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For the proof of Cohn-Vossen's rigidity theorem I need to prove the next lemma (can be found in Montiel-Ros's Curves and Surfaces page 218):

If $\Phi$ and $\Psi$ are two definite self-adjoint endomorphisms of a Euclidean vector plane and $det \Phi = det \Psi$. Then, $det (\Phi + \Psi) \leq 0$ and that equality occurs if and only if $\Phi = - \Psi$.

The proof says the following:

If $det(\Phi +\Psi) > 0$, the endomorphism $\Phi+\Psi$ would be definite, say, positive definite. Now, we take $\{ e_1, e_2 \}$ a basis of the plane diagonalizing $\Phi$, one has $$ \langle \Phi(e_i), e_i \rangle + \langle \Psi(e_i), e_i \rangle > 0, \;\;\;\; i = 1,2.$$ Consequently, $$ det \Phi = \langle \Phi(e_1), e_1 \rangle \langle \Phi(e_2), e_2 \rangle \stackrel{(1)}{>} \langle \Psi(e_1), e_1 \rangle \langle \Psi(e_2), e_2 \rangle \geq \langle \Psi(e_1), e_1 \rangle \langle \Psi(e_2), e_2 \rangle - \langle \Psi(e_1), e_2 \rangle^2 \stackrel{(2)}{=} det \Psi $$ which gives a contradiction to our hypothesis. Therefore, $det( \Phi + \Psi ) \leq 0$.

Here, I don't understand inequality (1) and equality (2).

Moreover, the lemma says the following:

In the above inequality, equality occurs if and only if $\Phi = - \Psi$.

The proof says the following:

Following the reasoning above, if equality holds, there wouldbe at least a non-null vector in the kernel of $\Phi + \Psi$. Let $\{u_1, u_2 \}$ be a basis diagonalizing $\Phi + \Psi$, that is, such that $$ \Phi(u_1) + \Psi(u_1) = 0 \;\;\;\; and \;\;\;\; \Phi(u_2) + \Psi(u_2) = \lambda u_2, \;\;\; \lambda \in \mathbb{R}. $$ From the first equality we deduce that $$ \langle \Phi(u_1), u_1 \rangle = - \langle \Psi(u_1), u_1 \rangle \;\;\;\; and \;\;\;\; \langle \Phi(u_1), u_2 \rangle = - \langle \Psi(u_1), u_2 \rangle, $$ which together with the facts that $det \Phi = det \Psi$ and that $\Phi$ and $\Psi$ are definite, gives the equality $$ \langle \Phi(u_2), u_2 \rangle \stackrel{(3)}{=} - \langle \Psi(u_2), u_2 \rangle, $$ implying $\lambda = 0$. Thus, in this case, $\Phi = - \Psi$.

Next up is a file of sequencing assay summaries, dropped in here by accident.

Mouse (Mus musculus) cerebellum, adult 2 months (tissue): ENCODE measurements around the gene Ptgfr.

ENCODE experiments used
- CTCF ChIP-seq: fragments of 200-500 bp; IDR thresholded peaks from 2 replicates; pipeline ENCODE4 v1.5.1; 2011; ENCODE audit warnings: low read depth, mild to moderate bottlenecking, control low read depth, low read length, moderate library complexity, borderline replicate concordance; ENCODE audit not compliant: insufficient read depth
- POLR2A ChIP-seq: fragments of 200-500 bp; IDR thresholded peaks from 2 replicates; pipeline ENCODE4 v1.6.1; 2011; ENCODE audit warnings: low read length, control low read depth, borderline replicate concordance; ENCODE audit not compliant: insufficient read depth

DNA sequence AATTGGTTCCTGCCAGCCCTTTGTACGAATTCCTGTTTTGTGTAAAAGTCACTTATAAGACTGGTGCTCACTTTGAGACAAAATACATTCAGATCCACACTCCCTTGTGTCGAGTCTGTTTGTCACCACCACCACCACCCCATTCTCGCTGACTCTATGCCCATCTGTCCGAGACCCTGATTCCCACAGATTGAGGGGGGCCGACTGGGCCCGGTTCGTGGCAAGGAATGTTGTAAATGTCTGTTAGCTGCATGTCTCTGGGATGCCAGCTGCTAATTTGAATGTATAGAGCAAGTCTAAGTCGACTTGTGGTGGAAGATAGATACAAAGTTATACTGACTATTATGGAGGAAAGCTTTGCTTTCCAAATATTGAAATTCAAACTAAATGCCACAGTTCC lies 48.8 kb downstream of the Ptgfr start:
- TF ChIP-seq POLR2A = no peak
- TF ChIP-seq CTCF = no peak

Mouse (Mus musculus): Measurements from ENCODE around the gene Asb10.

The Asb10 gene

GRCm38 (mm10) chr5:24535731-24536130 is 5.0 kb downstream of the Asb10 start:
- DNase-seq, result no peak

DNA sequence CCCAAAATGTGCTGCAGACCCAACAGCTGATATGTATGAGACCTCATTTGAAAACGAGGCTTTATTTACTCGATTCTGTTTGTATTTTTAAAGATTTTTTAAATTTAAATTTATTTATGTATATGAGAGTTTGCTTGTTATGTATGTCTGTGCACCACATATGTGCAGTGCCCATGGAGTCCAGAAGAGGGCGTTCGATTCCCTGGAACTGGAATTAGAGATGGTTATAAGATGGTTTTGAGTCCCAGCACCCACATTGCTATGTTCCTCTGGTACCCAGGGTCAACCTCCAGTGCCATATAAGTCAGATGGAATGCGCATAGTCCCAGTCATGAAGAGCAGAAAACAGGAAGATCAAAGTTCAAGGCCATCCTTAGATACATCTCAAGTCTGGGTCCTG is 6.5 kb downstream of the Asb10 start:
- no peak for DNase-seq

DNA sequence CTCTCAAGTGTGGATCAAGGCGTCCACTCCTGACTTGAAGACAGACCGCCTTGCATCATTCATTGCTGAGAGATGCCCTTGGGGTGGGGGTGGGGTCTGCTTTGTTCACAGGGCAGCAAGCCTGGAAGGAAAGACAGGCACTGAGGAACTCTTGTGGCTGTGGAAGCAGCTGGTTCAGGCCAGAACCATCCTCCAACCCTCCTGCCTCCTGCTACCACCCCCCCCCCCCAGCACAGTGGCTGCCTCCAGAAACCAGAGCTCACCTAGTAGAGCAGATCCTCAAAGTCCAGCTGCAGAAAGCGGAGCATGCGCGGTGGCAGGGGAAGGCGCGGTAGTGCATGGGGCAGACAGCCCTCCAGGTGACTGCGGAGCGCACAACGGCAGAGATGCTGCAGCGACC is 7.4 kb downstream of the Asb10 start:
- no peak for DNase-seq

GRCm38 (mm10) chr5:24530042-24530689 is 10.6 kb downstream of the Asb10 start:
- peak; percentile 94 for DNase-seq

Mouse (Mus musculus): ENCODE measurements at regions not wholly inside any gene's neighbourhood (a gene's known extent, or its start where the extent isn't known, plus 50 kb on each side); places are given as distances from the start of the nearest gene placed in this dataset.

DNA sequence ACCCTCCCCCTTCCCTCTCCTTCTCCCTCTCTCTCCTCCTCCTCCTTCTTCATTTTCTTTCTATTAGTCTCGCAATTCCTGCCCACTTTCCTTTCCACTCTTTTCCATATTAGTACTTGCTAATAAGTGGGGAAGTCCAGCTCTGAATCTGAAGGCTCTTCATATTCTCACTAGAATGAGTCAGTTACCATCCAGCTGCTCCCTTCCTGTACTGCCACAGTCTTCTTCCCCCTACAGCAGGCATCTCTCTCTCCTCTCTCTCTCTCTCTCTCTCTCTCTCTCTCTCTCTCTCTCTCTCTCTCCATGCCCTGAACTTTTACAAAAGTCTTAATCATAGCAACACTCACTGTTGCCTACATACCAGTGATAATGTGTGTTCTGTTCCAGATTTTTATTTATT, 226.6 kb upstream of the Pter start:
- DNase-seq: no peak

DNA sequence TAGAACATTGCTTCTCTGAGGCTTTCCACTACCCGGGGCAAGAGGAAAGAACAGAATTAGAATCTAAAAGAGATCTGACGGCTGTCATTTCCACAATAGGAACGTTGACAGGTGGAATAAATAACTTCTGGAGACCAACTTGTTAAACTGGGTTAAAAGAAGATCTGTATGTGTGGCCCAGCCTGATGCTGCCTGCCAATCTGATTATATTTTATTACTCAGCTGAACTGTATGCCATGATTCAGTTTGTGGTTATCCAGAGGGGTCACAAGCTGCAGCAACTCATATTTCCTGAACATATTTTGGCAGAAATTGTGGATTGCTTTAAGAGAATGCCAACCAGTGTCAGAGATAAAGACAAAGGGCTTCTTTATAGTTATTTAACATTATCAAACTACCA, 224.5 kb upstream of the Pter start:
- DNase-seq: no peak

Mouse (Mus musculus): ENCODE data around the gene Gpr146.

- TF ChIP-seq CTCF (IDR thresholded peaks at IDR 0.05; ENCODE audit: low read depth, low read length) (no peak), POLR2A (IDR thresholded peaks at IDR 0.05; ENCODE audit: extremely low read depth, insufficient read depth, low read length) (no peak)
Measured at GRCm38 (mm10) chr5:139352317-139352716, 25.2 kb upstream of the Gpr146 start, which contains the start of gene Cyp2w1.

Of this latest part I don't understand the equality (3).

Could you show me why these equations hold?

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  • $\begingroup$ @TedShifrin great! I could figure out (2) with your comment! $\endgroup$
    – EvaMGG
    Oct 5, 2018 at 21:42
  • $\begingroup$ In addition to Ted's comment, notice that the lemma is trivially false if $\Phi$ and $\Psi$ are both the identity. $\endgroup$
    – user7530
    Oct 5, 2018 at 22:59
  • $\begingroup$ for a proof of the theorem you can look at page 87 : math.brown.edu/~deigen/chern.pdf $\endgroup$ Oct 7, 2018 at 17:06

2 Answers 2

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Once I fixed a crucial typo, some things became clearer. Since we're assuming $\Phi+\Psi$ is positive definite, we have $\langle (\Phi+\Psi)e_i,e_i\rangle > 0$ for $i=1,2$, so $\langle\Phi(e_i),e_i\rangle > -\langle\Psi(e_i),e_i\rangle$ for $i=1,2$. "Therefore," so to speak, $$\langle\Phi(e_1)e_1\rangle\langle\Phi(e_2),e_2\rangle>\langle\Psi(e_1),e_1\rangle\langle\Psi(e_2),e_2\rangle,$$ establishing inequality (1). This is the proof the authors intended, but of course it's wrong unless we are assuming $\Psi$ is negative definite here, so that both right-hand sides are positive and we can multiply the inequalities.